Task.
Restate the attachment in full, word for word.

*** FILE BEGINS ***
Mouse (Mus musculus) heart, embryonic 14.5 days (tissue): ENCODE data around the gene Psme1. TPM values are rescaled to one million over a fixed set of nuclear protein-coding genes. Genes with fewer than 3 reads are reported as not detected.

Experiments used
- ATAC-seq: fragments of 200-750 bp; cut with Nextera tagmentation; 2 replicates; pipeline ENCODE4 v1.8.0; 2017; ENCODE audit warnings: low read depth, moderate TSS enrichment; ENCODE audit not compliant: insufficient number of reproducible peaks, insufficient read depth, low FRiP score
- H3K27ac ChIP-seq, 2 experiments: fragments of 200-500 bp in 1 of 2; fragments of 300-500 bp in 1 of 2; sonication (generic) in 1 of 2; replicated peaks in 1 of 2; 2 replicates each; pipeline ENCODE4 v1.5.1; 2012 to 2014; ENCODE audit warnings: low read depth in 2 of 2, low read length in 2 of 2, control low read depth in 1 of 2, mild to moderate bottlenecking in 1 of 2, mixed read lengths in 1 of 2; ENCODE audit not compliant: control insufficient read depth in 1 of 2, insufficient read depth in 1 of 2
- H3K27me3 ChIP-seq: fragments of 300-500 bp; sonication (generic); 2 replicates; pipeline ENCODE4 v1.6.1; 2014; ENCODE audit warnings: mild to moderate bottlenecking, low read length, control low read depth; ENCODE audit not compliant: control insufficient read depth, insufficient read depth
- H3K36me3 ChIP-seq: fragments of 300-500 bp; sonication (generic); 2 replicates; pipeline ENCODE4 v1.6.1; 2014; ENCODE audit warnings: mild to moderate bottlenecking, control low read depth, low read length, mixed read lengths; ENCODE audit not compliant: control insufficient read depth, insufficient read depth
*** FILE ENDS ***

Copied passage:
Mouse (Mus musculus) heart, embryonic 14.5 days (tissue): ENCODE data around the gene Psme1. TPM values are rescaled to one million over a fixed set of nuclear protein-coding genes. Genes with fewer than 3 reads are reported as not detected.

Experiments used
- ATAC-seq: fragments of 200-750 bp; cut with Nextera tagmentation; 2 replicates; pipeline ENCODE4 v1.8.0; 2017; ENCODE audit warnings: low read depth, moderate TSS enrichment; ENCODE audit not compliant: insufficient number of reproducible peaks, insufficient read depth, low FRiP score
- H3K27ac ChIP-seq, 2 experiments: fragments of 200-500 bp in 1 of 2; fragments of 300-500 bp in 1 of 2; sonication (generic) in 1 of 2; replicated peaks in 1 of 2; 2 replicates each; pipeline ENCODE4 v1.5.1; 2012 to 2014; ENCODE audit warnings: low read depth in 2 of 2, low read length in 2 of 2, control low read depth in 1 of 2, mild to moderate bottlenecking in 1 of 2, mixed read lengths in 1 of 2; ENCODE audit not compliant: control insufficient read depth in 1 of 2, insufficient read depth in 1 of 2
- H3K27me3 ChIP-seq: fragments of 300-500 bp; sonication (generic); 2 replicates; pipeline ENCODE4 v1.6.1; 2014; ENCODE audit warnings: mild to moderate bottlenecking, low read length, control low read depth; ENCODE audit not compliant: control insufficient read depth, insufficient read depth
- H3K36me3 ChIP-seq: fragments of 300-500 bp; sonication (generic); 2 replicates; pipeline ENCODE4 v1.6.1; 2014; ENCODE audit warnings: mild to moderate bottlenecking, control low read depth, low read length, mixed read lengths; ENCODE audit not compliant: control insufficient read depth, insufficient read depth